Ruined stone tower with wildflowers in front
Photographing Public Art,  Ruins,  Sardinia

The ancient stones of Sardinia

Sardinia too offers just such an experience, or rather, 7,000 of them! The Nuragic civilization reigned in Sardinia from about the 18th century BC to the 2nd century AD. Their legacy can be found in the imposing conical stone towers that today still dot the landscape of the island, known as nuraghi (singular nuraghe). Built between 1600 and 1200BCE, these mysterious Bronze Age strongholds were constructed by carefully placing huge, roughly worked stones, weighing several tons each, on top of each other somewhat in the manner of ice blocks in an igloo. Impressively, no mortar was used in the construction.

Looking up at stones forming a dome
Looking up to the apex of one of the subsidiary towers of Su Nuraxi di Barumini

They stand guard over ancient trade routes, river crossings and sacred sites, and can be found nowhere else. So of course we were keen to visit at least one during our short stay in Cagliari. We booked a tour through Get Your Guide and spent a fascinating morning in the company of Dirk, a German but resident in Cagliari for over 30 years. This was officially a group tour but we were the only customers that morning turning it into a private one!

Su Nuraxi di Barumini

Ruined stone tower and low walls
Su Nuraxi di Barumini

The main purpose of the tour was to visit Su Nuraxi di Barumini, one of the best preserved of the nuraghi. The site is UNESCO listed, and their website explains the huge significance of these Bronze Age structures:

Megalithic defensive structures known as nuraghi date from the Middle to Late Bronze Age (c. 1600-1200 BCE), and are unique to Sardinia. Nuraghi are characterised by circular defensive towers in the form of truncated cones built of dressed stone with corbel-vaulted internal chambers. Nuraghi are considered to have initially been built by single families or clans. As Sardinian society evolved in a more complex and hierarchical fashion, there was a tendency for the isolated towers to attract additional structures, for social and defensive reasons.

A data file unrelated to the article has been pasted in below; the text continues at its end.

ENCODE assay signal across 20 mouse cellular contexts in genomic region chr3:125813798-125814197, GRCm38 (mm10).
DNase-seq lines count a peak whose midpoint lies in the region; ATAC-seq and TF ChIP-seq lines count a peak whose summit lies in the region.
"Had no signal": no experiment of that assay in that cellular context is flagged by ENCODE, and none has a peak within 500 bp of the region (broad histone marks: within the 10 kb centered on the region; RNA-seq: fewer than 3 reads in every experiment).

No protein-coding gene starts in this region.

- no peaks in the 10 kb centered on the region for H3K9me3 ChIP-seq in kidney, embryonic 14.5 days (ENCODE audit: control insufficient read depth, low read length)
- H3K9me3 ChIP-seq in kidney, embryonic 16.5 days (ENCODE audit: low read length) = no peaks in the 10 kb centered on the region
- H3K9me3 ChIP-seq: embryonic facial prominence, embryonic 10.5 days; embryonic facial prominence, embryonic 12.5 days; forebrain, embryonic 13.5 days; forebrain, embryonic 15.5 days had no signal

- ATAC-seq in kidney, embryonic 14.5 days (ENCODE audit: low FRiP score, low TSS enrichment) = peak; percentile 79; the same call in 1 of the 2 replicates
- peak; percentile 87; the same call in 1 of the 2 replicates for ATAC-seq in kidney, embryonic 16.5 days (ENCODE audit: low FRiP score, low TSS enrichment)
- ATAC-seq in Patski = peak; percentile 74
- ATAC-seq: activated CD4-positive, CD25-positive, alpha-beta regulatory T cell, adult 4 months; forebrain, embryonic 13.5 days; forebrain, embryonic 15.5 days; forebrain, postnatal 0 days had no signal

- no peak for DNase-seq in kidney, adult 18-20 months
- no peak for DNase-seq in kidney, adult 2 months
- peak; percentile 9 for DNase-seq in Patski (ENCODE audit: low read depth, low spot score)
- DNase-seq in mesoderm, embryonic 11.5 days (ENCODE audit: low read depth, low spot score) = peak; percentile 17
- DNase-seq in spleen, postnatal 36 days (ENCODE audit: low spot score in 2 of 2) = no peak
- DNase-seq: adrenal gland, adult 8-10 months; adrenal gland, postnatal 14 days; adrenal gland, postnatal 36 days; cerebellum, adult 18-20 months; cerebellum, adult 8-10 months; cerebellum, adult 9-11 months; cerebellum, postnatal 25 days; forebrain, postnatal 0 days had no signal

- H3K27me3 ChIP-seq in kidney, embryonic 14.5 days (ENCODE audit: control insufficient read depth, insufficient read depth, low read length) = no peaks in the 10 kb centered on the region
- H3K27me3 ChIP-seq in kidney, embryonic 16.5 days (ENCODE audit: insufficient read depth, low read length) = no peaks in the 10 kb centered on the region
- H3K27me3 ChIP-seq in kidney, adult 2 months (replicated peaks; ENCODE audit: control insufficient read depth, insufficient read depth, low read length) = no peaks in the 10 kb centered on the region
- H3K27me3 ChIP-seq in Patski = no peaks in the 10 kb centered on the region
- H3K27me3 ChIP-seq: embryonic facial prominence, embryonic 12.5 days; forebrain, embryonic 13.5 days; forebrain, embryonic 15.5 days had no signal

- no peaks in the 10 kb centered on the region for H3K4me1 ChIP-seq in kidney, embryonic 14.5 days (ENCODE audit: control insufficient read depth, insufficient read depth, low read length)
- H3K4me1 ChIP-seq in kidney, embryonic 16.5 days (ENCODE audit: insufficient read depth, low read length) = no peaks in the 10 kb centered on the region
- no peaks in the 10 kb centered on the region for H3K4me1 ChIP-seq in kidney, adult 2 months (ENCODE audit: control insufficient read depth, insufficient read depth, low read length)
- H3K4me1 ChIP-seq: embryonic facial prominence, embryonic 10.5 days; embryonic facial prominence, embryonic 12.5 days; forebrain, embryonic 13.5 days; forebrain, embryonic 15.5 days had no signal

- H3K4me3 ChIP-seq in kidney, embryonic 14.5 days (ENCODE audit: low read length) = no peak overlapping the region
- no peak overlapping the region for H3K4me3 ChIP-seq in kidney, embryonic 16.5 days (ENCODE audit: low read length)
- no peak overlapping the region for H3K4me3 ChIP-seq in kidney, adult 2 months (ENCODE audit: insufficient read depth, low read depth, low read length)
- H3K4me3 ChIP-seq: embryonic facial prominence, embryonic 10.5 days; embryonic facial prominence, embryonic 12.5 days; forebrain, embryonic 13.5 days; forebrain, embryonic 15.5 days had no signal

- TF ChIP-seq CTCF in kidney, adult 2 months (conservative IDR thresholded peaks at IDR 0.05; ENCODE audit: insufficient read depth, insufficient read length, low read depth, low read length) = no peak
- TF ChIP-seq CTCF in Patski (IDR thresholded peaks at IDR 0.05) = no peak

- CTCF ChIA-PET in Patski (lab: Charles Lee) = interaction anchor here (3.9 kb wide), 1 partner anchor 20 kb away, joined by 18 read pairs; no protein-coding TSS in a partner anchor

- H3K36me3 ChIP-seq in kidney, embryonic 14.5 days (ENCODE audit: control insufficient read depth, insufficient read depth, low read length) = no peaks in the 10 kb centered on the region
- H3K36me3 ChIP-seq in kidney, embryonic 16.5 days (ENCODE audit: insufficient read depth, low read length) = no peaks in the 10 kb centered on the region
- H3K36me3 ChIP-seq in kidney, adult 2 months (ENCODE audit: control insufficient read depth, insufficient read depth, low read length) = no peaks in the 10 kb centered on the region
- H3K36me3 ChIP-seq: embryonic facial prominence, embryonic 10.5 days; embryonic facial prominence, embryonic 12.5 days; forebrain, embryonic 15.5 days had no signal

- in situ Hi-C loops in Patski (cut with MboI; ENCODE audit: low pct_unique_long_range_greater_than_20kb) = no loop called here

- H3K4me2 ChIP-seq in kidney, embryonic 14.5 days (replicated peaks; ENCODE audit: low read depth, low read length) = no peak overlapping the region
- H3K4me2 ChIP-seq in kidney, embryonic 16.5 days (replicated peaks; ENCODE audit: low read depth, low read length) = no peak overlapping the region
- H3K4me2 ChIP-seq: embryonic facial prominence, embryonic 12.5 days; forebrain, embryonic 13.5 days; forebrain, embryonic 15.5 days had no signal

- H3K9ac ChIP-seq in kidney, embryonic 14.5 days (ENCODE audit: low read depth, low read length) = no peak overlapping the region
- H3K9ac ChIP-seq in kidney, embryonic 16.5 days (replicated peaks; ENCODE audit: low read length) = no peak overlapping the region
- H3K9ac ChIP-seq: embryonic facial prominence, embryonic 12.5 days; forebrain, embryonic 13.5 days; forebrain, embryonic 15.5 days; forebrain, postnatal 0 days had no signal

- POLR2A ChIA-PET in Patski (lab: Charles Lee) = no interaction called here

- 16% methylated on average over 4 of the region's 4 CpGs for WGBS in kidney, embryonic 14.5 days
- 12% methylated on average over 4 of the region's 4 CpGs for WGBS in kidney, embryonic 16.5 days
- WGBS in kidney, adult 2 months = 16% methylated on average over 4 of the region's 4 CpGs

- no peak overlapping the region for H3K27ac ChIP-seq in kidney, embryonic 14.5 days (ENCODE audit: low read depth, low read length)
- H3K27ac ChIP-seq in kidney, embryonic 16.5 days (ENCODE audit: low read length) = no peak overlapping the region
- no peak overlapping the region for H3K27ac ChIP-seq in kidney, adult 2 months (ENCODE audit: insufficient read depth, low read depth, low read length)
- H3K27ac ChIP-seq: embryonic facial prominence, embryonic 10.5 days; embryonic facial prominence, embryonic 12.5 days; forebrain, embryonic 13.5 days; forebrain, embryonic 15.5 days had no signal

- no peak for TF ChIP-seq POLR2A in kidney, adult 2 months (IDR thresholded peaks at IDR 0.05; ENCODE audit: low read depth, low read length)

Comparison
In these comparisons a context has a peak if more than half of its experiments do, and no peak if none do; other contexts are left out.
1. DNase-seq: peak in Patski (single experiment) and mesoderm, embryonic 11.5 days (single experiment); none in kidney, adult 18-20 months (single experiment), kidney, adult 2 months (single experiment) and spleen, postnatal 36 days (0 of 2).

The Su Nuraxi nuraghe consisted of a massive central tower of three chambers connected by a spiral staircase, originally over 18.5 metres high. The uppermost chamber is no longer standing. The central tower was enclosed within a quadrilobate structure consisting of four subsidiary towers linked by a massive stone curtain wall. The courtyard created by this wall was later sealed with a roof thereby restricting access to the central tower. Surrounding this are the remains of second outer wall and a settlement of circular huts.

Source: UNESCO
Looking up through a ruined stone tower
Looking up through the partly collapsed main tower

Dirk gave us a thorough tour which involved climbing some steep stone steps and squeezing through narrow passages, sometimes both at once. I was pleased I managed everything!

On the top of the main tower a small platform has been constructed (you can just make it out in my photo above). From there we could really appreciate the layout and sheer number of the small dwellings that surrounded it.

Nuraghe Piscu

On the way back to Cagliari Dirk detoured to show us another great example of a nuraghe. The Nuraghe Piscu is a much less extensive site and consequently free to visit. The tower sits in a field of glorious wild flowers, with dark red clover dominating. It made for some great photo ops, especially as by now the early clouds had mostly dispersed and we had it to ourselves for most of our time here. My feature photo is one of many I took!

Village murals